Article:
Even better is that Thanos has layers of menace mixed with a smidge of…compassion? Wait, that can’t be right. *Thinking* – flashback scene of his home world of Titan coming to a bad end. *Thinking some more* – scene where he acquires the soul stone. Huh. I’ll be damned. Nuance in a giant blockbuster. Even his speech pattern (calm and logical) and excellent dialogue (Josh Brolin owns this movie) adds sneaky depth to a character you start to empathize with by the end of the film. Exactly – *gasp.*
The biggest reason why I will inevitably pick this as the best movie of 2018 is the end is definitely not what everyone expects from this kind of movie. We all know that it is part one of the finale of this massive endeavor, so we all know it will end with a cliffhanger. But it is not the kind of cliffhanger most TV shows end a season with or the way half of all the old Batman episodes left things dangling. Most likely, you have heard the myriad rumors and guessing at who dies and who lives, but Infinity War scoffs at those rumors and guesses and throws the knuckliest of all knuckleballs, leaving the movie off in a place that feels like the wrong place, but is exactly the right place.
Regardless of how this whole story turns out, I was not exaggerating when I said this movie and the entire MCU have fundamentally altered movies. We are already seeing Warner Brothers and Universal attempting the same universe structure (to almost comically bad degrees. You heard me DC fanboys). One can point to Harry Potter or Lords of the Rings as earlier examples, but those are linear franchises. When Marvel succeeded with their so-called phase one, culminating with The Avengers, they showed that audiences were willing to invest in stand-alone films coming from different directions and characters with the promise of a giant payoff in one climactic mashup film. Phases two and three cemented that concept, almost to the point of taunting the audience with unknown characters like Doctor Strange. The strategic plan was visible to even the most jaded of moviegoers, so we trusted Marvel and were rewarded time after time (after time), none more so than with Infinity War.
From so far out of left field, the field is just a dot to you.
There are plenty of people out there who hate Marvel and Disney for a perceived homogenization of movies, but that is utter nonsense. These people are the get-off-my-lawn people. They hate the designated hitter and bitch about how millennials are just the worst. They reminisce about the good old days of film (read: pre-CGI) and use words like whippersnapper. These are the people who have forgotten that they didn’t get excited about movies because they watched Citizen Kane, but got excited because they watched Star Wars or E.T. or The Wizard of Oz. These are people who refuse to see the audacity and ambition of a studio asking us to stick around for ten years; we promise it will be worth it. In the latter half of Infinity War, Doctor Strange tells a companion “We’re in the end game now” and, like in Game of Thrones, the years-long ride was worth it.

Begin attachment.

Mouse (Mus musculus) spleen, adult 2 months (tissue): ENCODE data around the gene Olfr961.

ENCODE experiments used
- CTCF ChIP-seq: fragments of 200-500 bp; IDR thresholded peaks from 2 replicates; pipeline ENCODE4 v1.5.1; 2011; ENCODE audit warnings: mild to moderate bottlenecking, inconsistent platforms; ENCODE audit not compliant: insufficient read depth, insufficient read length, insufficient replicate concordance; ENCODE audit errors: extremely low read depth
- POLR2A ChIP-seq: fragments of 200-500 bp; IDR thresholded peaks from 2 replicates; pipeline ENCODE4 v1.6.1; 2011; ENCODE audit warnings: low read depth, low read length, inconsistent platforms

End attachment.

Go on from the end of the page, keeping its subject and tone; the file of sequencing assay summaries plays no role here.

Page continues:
Rating: Ask why you aren’t paying $50 (or more) for a movie that is easily as entertaining as most sporting events and concerts.
By: Kevin Jordan
Keep it simple, stupid.
If you were to make a list of video games you would most like to see adapted into movies, I am guessing that list would include exactly zero classic arcade games. I have never expressed a desire to see a Galaga or Centipede movie on the silver screen nor have I heard any other mammal express that desire. The reasoning is simple – those games have no story on which to base a movie. Ironically, that reasoning means some of those same games are the safest to adapt because there is no legion of middle-aged nerds freaking out because Hollywood crapped on their childhood memories or ruined a fantastic game. Thus, we have Rampage, a movie based on a game in which players are tasked with destroying buildings using the fists of one of three (two if you only played the NES version, like me) giant creatures. All the movie had to do to pay respect to the game was offer up rationale, no matter how absurd, for the existence of the creatures and why they would attack buildings. And, they did not hold back on the absurdity.
(SPOILER ALERT for obligatory reasons, not because you do not know what happens in this movie.)
The biggest absurdity of this film is how hard the four screenwriters worked to explain nonsense. The film kicks off in space. Chew on that for a moment. Alarms are sounding on a space station and a frantic astronaut is trying to escape from a giant mutant rat that has killed everyone else on board, but her (remote) corporate overlords will not let her leave without grabbing the scientific research on board the station. She escapes in the nick of time, but her capsule explodes upon reentry and the three cylinders containing the research plummet to Earth. Goodbye ten minutes of your life. That is the explanation given for how a gorilla named George, a wolf, and an alligator become gigantic, destructive monsters and it was completely unnecessary. The movie should have just begun with the three capsules streaking through the sky, but I am not four different writers, am I?
Do not think about why the gator grew orders of magnitude larger than George or the wolf.
Davis Okoye (Dwayne “The Rock” Johnson) is a primatologist (he said while chuckling and remembering the time Denise Richards played a nuclear scientist) who has worked with George for George’s entire life. Their relationship is so close that Davis can decipher anything George says (through sign-language), taught George how to flip the bird, and prefers the company of George (and other animals) over humans, including a very attractive woman who invites Davis to show her his other monkey. By the sheer pull of Johnson’s animal magnetism, one of the research capsules lands in the gorilla enclosure and sprays green mist in George’s face. The next morning, Davis discovers George is much bigger and killed a grizzly bear, but this movie is rated PG-13 so no gorilla-vs-bear action in a movie about rampaging animals.